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Pardon me, but I’m not going to share in the self-righteous indignation that overcame many in social media circles this week following Cricket South Africa’s announcement that there would be no Boxing Day Test Match this season.
Yes, I understand that is a time of year when many are on holiday and like to park off at the braai with a few beers and watch the cricket. In Durban itself, after day one, they’re not going to Kingsmead anymore, apparently the beaches are a greater attraction.
Cricket SA’s decision is a pragmatic one given a variety of circumstances. One of those is that New Zealand is not a big drawcard, just like Sri Lanka weren’t last season (the big three, Australia, England, India are the major money-spinners in international cricket). In order to maximise revenue from a tour that isn’t particularly attractive – and was always scheduled to have only two Tests – CSA have taken a step that is drastic, yes, but will at least leave them with cash at the end.
Frankly, for all the talk about tradition, Durbanites and the many visitors to the city over that period never supported “tradition” after day one of the Test. Sure there are TV viewers, but even for television, showing a match where only a few thousand are attending doesn’t make for a great atmosphere and it hurts coverage too.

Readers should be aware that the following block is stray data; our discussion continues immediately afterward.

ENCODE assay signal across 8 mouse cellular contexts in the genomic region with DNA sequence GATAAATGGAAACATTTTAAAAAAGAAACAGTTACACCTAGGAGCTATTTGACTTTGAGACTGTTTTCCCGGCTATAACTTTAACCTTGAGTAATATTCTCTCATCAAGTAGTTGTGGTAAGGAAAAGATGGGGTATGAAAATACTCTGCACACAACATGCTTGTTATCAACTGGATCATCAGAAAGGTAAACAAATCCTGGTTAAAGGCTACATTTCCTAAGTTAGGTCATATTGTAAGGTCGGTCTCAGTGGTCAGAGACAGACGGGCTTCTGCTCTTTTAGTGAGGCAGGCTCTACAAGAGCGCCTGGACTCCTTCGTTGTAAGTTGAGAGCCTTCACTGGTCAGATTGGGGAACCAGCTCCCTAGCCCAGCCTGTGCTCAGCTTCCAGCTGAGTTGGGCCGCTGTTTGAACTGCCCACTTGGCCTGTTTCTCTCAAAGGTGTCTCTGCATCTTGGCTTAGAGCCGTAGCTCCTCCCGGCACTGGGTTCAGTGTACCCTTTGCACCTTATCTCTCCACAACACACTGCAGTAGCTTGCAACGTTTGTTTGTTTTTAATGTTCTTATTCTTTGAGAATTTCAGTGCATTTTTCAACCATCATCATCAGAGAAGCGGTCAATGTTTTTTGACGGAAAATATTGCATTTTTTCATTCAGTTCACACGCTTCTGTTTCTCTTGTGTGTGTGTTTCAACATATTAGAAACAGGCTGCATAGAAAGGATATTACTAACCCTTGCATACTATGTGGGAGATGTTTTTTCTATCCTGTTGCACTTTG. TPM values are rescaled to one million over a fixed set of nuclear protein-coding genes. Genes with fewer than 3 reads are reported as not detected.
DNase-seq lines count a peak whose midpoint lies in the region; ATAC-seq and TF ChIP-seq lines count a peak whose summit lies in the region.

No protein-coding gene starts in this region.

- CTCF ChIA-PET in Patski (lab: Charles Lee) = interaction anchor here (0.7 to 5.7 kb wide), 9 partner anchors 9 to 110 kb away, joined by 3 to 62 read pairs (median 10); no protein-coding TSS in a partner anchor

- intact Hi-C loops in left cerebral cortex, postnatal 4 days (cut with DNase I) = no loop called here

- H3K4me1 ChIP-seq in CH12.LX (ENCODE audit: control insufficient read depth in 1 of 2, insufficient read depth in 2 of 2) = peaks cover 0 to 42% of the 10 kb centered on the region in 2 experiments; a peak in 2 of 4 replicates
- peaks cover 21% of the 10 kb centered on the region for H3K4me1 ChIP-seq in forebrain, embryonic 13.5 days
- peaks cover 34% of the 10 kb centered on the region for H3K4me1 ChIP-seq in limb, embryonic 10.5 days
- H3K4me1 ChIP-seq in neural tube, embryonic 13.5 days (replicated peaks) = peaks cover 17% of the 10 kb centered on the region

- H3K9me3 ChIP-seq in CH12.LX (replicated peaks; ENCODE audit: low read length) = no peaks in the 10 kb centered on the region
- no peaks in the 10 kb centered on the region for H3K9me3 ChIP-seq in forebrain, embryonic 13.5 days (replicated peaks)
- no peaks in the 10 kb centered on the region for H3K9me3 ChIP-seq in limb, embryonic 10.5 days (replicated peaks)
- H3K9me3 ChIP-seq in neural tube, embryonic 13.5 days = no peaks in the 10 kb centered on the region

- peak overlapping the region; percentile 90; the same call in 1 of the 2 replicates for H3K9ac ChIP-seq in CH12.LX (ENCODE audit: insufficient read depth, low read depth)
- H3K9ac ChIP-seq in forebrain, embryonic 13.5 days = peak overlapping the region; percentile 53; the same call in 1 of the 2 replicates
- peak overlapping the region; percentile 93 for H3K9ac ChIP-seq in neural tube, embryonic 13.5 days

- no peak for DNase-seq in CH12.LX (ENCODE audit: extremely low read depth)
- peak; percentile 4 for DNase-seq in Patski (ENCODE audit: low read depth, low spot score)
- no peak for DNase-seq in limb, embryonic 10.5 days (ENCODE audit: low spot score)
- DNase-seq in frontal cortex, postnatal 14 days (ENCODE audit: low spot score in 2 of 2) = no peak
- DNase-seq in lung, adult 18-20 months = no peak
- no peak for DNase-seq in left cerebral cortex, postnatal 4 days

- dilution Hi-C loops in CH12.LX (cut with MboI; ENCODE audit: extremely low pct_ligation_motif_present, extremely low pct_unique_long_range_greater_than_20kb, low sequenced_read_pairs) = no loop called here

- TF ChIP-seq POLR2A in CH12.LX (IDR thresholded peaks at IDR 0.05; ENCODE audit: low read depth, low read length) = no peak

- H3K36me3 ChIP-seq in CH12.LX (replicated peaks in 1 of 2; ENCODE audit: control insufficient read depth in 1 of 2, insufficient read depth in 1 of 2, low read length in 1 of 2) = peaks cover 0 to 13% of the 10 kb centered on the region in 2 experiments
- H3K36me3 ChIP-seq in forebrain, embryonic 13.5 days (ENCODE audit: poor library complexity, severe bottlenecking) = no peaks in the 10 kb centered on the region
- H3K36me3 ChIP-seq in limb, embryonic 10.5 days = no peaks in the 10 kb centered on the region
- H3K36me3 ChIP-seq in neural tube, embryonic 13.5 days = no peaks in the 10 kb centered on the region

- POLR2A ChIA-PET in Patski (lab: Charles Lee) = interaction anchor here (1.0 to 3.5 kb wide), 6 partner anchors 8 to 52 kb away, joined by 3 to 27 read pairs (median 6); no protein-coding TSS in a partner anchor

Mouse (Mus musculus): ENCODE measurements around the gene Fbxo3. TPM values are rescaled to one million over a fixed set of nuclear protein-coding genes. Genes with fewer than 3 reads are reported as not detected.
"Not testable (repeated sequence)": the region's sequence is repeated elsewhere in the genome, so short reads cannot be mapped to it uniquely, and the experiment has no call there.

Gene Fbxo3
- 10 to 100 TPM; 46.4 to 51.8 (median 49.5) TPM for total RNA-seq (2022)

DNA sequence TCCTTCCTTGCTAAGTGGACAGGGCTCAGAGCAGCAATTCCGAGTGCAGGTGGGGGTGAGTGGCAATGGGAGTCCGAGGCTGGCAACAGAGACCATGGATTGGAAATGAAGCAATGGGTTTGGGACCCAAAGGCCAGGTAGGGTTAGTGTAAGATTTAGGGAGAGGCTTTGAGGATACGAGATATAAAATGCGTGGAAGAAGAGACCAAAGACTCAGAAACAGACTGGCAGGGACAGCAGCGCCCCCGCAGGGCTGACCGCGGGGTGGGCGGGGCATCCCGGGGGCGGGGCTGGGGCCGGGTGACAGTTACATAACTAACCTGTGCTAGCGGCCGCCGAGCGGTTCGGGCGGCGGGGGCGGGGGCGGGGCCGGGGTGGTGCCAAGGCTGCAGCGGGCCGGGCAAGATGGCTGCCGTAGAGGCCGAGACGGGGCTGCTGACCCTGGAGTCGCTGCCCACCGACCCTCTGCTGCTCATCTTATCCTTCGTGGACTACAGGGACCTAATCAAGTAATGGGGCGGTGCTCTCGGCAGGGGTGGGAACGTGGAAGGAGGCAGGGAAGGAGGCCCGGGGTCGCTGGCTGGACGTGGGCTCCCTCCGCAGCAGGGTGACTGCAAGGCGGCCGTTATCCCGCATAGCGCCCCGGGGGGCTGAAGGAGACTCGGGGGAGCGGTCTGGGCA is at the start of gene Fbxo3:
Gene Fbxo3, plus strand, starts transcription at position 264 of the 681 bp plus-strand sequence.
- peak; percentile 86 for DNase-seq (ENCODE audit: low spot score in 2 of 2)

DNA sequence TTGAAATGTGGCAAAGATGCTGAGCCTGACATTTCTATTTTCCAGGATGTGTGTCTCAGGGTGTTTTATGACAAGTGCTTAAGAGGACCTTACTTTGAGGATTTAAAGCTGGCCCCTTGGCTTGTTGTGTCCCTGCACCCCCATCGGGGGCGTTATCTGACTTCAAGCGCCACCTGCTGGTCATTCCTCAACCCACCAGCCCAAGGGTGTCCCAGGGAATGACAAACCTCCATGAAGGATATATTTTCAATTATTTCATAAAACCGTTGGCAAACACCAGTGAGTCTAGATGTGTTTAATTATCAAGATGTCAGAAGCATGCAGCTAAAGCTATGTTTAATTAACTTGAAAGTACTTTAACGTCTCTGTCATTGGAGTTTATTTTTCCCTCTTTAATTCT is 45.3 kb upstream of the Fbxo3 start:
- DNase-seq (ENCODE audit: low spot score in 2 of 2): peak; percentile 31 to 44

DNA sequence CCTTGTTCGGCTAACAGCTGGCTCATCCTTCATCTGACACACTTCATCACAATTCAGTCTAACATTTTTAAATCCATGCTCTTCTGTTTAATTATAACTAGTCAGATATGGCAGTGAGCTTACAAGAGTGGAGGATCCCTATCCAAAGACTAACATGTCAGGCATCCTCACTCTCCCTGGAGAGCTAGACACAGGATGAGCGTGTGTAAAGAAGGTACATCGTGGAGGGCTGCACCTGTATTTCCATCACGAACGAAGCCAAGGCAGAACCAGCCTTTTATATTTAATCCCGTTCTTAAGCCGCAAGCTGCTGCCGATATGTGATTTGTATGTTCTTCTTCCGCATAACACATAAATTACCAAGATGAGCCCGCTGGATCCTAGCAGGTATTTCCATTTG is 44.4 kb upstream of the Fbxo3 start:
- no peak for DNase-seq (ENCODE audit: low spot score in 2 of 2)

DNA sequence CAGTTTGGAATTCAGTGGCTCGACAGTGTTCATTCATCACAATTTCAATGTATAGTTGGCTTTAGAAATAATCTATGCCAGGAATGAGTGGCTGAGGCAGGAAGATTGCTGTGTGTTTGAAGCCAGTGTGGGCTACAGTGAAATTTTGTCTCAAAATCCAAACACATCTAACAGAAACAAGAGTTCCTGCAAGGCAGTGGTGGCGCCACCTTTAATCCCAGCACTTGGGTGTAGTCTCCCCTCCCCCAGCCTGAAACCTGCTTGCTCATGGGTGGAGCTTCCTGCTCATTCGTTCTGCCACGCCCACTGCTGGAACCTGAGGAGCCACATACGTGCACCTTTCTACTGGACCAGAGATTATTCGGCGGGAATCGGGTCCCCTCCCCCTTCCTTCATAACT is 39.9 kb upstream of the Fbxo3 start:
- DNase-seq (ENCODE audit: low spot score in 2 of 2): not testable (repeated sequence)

It’s important to note that this is a decision for the coming season only. India are scheduled to tour SA in 2013/14 and I expect to see the Boxing Day Test restored – just NOT in Durban.
Cricket SA tried an experiment in 2007 where they took the Boxing Day Test to Port Elizabeth. The West Indies played and won but, like in Durban, the crowds dropped drastically after the first day. I think it may be time to give Centurion a chance with that Test match.
Forget the myth about Gauteng emptying out after December 16 as everyone heads to the coast. There are still loads of people here at that time of the year and SuperSport Park is a most fan-friendly venue. In recent seasons the Test match played there has drawn big crowds and of course South Africa have a good record there.
It would be worth all the angry social media folk taking a deep breath and realising that cricket still needs to be financially viable and that CSA has a duty to ensure that it is.
Test cricket remains the premier form of the sport and in making this Boxing Day decision CSA have correctly struck the balance between those two imperatives. – The Star